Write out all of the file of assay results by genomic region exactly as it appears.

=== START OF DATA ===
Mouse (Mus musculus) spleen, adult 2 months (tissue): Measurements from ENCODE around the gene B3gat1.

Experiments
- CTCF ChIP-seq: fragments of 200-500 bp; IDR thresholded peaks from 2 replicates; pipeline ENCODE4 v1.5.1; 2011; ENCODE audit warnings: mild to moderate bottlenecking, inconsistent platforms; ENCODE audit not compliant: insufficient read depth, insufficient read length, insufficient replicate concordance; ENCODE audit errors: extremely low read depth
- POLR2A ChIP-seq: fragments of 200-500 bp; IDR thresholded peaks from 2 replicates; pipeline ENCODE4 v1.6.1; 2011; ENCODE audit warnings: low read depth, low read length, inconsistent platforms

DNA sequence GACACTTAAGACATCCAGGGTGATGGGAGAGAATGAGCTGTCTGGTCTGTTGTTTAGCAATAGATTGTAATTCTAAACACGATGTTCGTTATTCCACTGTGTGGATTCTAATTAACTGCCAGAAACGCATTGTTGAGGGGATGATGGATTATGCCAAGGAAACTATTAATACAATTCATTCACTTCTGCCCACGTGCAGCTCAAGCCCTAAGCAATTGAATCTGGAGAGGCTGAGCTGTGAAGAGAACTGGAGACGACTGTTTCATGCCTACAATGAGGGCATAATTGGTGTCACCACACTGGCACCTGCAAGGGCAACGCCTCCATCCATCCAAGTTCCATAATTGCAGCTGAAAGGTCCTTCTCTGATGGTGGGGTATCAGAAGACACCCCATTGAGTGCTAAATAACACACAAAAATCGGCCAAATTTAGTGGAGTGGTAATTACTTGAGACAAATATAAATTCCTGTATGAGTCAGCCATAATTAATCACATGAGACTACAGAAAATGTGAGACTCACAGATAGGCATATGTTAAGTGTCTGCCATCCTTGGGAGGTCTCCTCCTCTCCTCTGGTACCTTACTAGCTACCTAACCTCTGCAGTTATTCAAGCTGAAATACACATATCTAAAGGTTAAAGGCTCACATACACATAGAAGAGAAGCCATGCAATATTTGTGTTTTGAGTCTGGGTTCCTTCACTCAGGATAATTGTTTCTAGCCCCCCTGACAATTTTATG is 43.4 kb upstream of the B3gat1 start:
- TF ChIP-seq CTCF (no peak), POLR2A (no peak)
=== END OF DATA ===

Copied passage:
Mouse (Mus musculus) spleen, adult 2 months (tissue): Measurements from ENCODE around the gene B3gat1.

Experiments
- CTCF ChIP-seq: fragments of 200-500 bp; IDR thresholded peaks from 2 replicates; pipeline ENCODE4 v1.5.1; 2011; ENCODE audit warnings: mild to moderate bottlenecking, inconsistent platforms; ENCODE audit not compliant: insufficient read depth, insufficient read length, insufficient replicate concordance; ENCODE audit errors: extremely low read depth
- POLR2A ChIP-seq: fragments of 200-500 bp; IDR thresholded peaks from 2 replicates; pipeline ENCODE4 v1.6.1; 2011; ENCODE audit warnings: low read depth, low read length, inconsistent platforms

DNA sequence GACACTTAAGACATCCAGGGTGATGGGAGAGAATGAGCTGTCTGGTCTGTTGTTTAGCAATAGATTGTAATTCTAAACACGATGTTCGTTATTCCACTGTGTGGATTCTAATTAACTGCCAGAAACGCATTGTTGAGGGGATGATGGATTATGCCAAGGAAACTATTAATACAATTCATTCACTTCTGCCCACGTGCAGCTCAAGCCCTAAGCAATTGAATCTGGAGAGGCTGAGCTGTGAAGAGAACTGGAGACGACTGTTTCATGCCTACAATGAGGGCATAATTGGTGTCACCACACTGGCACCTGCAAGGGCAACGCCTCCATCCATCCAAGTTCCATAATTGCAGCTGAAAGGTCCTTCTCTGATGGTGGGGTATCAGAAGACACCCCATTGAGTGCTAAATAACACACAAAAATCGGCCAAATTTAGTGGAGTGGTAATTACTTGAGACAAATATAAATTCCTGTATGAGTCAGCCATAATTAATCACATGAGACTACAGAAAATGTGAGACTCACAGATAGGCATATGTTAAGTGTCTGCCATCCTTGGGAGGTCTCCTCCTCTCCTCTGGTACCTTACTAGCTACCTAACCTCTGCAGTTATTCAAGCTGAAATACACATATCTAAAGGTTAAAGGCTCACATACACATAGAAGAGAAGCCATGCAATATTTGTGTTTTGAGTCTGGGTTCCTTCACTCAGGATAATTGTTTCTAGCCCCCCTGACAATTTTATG is 43.4 kb upstream of the B3gat1 start:
- TF ChIP-seq CTCF (no peak), POLR2A (no peak)